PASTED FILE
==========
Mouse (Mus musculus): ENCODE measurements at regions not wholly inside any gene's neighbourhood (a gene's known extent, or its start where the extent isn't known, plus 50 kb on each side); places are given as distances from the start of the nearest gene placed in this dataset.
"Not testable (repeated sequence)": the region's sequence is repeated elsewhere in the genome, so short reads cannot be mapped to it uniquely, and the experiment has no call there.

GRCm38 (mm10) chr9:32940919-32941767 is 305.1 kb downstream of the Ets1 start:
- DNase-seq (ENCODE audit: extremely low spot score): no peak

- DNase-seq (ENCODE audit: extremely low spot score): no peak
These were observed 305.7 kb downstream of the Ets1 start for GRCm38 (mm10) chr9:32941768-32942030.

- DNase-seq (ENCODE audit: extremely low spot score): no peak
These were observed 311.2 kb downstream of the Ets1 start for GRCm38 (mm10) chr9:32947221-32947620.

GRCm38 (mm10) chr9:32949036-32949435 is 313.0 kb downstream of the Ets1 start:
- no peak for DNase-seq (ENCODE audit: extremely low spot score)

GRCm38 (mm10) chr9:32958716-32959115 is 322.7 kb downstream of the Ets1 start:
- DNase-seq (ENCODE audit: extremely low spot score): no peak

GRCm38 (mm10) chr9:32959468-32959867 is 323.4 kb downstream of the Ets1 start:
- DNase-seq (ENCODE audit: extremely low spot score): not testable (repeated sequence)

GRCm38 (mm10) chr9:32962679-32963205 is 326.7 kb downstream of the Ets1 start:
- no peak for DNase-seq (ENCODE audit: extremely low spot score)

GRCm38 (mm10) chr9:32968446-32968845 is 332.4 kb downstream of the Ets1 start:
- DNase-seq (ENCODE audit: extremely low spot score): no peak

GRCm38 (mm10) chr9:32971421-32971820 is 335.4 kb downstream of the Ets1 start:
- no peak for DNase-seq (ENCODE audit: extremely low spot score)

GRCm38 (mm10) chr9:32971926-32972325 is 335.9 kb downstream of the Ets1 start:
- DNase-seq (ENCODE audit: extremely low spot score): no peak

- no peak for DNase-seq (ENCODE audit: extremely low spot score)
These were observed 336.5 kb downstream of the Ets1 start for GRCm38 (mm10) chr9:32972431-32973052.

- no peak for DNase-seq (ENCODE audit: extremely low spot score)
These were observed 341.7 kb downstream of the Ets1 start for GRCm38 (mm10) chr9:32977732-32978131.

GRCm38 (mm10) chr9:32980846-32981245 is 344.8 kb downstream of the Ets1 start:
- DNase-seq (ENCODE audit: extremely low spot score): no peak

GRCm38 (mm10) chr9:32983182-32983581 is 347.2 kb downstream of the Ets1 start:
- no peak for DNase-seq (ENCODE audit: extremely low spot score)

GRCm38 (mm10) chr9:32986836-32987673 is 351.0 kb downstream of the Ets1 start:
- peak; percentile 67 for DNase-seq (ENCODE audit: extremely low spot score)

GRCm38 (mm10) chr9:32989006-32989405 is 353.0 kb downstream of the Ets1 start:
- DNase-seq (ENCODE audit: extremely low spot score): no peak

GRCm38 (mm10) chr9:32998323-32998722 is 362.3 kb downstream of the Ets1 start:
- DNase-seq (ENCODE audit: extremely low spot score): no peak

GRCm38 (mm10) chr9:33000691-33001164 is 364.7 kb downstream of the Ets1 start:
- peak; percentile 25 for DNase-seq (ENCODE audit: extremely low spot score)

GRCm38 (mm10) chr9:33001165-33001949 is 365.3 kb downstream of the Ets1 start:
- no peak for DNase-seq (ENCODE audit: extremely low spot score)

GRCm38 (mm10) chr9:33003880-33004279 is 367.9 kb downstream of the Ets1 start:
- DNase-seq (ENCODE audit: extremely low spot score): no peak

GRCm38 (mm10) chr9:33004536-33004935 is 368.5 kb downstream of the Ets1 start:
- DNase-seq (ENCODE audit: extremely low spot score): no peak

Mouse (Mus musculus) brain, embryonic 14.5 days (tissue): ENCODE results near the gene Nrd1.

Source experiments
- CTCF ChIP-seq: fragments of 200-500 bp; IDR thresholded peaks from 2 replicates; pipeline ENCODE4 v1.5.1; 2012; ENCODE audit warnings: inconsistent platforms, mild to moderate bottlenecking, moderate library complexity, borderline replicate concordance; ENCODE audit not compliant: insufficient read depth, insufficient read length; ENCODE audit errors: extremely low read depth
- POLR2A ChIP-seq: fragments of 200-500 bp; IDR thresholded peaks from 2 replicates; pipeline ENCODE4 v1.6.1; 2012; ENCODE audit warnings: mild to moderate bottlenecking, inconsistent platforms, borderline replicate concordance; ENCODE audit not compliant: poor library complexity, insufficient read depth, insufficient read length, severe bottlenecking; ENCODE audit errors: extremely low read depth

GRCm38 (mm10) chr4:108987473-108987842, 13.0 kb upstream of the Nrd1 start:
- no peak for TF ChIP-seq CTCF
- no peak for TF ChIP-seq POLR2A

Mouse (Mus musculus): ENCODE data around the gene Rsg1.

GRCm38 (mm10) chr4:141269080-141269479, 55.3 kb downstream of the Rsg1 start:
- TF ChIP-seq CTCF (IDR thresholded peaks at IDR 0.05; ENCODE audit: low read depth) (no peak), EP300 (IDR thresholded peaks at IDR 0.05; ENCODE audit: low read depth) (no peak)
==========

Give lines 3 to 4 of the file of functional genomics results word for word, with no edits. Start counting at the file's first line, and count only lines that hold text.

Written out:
GRCm38 (mm10) chr9:32940919-32941767 is 305.1 kb downstream of the Ets1 start:
- DNase-seq (ENCODE audit: extremely low spot score): no peak